Drugs found in hundreds of dietary supplements
The U.S. Food and Drug Administration found unapproved prescription drugs in hundreds of dietary supplements.
That's according to a report released today in the journal JAMA Network Open.
Using FDA data, they found 776 supplements from 146 companies had potentially dangerous ingredients.
Despite the FDA's finding, Consumer Reports says the organization did not issue any mandatory recalls.
Consumer Reports says the FDA only issued voluntary recalls when the drug companies themselves agreed to pull products.
Tesla tax credit ends Monday
Potential Tesla customers have until Monday to place an order, to take advantage of a $7,500 federal tax credit.
On its website, Tesla promises all orders by Monday, October 15 will be delivered by end of year. That will make the vehicles eligible for the full tax credit.
After January 1, 2019, the tax credit is cut in half, to $3,750 until June 30. For the remainder of 2019, the tax credit is reduced further to $1,875.
The government incentives were passed back in 2010 for plug-in vehicles.
Safety group wants recall of Hyundai, Kias
A nonprofit auto safety group wants 2.9 million Hyundai and Kia cars and SUVs placed under recall, after consumer complaints that they can catch fire.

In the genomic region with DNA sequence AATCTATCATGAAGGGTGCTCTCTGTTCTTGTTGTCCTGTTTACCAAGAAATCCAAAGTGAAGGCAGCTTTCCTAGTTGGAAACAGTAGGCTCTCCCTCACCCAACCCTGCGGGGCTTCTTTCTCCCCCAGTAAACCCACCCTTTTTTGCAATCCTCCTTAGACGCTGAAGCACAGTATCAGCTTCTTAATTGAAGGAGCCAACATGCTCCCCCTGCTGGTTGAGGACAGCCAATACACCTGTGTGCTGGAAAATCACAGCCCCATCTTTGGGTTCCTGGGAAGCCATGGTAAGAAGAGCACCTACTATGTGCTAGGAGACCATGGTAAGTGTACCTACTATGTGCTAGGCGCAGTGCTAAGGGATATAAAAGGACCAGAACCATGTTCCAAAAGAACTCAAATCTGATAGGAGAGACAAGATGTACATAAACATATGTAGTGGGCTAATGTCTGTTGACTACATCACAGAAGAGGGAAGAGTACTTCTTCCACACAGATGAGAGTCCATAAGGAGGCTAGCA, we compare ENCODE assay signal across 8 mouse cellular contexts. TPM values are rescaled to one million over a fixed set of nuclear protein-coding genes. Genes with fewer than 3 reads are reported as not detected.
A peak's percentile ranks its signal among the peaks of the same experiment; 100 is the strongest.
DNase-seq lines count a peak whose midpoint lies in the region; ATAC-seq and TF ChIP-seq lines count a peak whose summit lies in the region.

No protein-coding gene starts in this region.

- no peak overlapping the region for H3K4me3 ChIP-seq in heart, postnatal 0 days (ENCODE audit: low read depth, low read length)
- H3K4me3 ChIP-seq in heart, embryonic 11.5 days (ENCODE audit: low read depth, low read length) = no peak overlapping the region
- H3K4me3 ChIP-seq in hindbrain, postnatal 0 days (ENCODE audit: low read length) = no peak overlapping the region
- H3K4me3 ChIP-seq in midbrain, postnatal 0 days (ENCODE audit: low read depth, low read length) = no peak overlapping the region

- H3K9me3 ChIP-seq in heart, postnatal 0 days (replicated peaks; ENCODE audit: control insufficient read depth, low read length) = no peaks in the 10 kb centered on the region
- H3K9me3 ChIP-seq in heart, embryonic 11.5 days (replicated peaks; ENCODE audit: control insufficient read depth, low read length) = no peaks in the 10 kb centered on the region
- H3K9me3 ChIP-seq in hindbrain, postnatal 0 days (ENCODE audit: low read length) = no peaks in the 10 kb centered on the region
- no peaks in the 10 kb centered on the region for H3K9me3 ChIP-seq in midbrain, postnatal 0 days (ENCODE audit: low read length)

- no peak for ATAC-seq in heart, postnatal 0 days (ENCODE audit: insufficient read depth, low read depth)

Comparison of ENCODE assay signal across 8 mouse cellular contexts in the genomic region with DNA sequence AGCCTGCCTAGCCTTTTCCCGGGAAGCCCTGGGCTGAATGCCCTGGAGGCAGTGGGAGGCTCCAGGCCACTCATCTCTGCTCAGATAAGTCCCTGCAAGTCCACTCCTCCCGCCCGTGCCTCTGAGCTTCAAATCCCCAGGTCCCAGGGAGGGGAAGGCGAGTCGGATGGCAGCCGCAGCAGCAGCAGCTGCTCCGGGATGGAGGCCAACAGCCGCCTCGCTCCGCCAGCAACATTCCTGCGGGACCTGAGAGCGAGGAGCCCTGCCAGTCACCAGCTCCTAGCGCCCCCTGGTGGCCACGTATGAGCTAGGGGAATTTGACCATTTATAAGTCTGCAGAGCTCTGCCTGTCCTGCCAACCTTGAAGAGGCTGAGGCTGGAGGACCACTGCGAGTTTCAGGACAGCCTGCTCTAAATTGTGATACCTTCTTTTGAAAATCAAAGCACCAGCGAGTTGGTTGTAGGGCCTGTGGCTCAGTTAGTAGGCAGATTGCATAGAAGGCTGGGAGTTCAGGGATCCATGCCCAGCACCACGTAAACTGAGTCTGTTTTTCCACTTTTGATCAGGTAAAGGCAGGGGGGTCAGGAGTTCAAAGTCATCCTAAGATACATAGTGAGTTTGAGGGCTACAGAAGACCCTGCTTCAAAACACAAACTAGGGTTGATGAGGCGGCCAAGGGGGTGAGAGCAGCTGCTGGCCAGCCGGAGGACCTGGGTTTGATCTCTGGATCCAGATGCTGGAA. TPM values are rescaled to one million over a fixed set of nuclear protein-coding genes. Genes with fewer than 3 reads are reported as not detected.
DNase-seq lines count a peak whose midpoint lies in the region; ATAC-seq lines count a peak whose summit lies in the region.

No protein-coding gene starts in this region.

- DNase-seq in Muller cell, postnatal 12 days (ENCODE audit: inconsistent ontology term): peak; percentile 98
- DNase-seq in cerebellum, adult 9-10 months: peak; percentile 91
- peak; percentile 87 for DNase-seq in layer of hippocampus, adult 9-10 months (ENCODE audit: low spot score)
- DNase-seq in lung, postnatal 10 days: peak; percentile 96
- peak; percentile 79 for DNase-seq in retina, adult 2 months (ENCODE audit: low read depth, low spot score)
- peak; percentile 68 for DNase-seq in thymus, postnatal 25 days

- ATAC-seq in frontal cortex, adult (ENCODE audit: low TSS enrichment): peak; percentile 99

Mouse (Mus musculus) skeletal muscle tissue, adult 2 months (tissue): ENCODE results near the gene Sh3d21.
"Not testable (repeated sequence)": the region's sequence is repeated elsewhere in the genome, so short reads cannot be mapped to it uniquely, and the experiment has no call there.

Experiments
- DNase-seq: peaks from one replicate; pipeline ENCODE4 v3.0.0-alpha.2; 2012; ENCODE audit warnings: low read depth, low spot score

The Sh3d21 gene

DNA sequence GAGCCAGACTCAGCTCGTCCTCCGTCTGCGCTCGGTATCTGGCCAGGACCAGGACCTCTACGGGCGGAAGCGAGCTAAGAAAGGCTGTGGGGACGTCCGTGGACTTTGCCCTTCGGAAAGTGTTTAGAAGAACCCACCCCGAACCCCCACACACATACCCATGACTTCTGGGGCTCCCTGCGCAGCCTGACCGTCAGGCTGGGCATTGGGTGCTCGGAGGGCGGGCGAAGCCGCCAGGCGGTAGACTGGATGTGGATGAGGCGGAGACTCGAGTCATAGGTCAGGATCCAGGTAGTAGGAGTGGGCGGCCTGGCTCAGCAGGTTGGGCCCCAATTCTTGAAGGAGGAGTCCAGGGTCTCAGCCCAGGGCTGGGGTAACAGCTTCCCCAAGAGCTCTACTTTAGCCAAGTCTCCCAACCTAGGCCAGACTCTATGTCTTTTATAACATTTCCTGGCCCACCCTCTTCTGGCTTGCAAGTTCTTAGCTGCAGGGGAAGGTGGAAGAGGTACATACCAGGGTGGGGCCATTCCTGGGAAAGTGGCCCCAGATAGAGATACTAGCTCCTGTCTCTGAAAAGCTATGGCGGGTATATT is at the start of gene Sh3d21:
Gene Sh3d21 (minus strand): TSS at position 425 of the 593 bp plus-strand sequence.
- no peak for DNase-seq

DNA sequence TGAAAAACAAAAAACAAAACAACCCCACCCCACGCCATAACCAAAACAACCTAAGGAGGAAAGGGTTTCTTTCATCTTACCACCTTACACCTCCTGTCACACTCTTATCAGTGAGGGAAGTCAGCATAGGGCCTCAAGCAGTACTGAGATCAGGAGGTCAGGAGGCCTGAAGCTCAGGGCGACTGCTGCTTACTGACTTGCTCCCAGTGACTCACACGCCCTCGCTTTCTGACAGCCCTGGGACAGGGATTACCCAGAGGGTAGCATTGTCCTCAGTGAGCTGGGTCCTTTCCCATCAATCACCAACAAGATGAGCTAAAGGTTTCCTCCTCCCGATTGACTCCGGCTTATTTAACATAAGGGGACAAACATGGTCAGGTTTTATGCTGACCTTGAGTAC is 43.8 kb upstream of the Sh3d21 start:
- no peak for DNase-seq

The Center for Auto Safety cites more than 220 complaints since 2010 about the vehicles catching fire without being involved in an accident. Another 200 people complained about melted wires, smoke, and burning smells.
The complaints involve the 2011 through 2014 Kia Sorento and Optima and the Hyundai Sonata and Santa Fe. Also included is the 2010 through 2015 Kia Soul.
The National Highway Traffic Safety Administration is investigating the fires.
Hyundai says it monitors safety concerns and acts quickly to recall defective vehicles. Kia did not immediately comment.
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Consumer Catch-up: Drugs found in supplements, Tesla tax credit expiration, call for Hyundai, Kia auto recall
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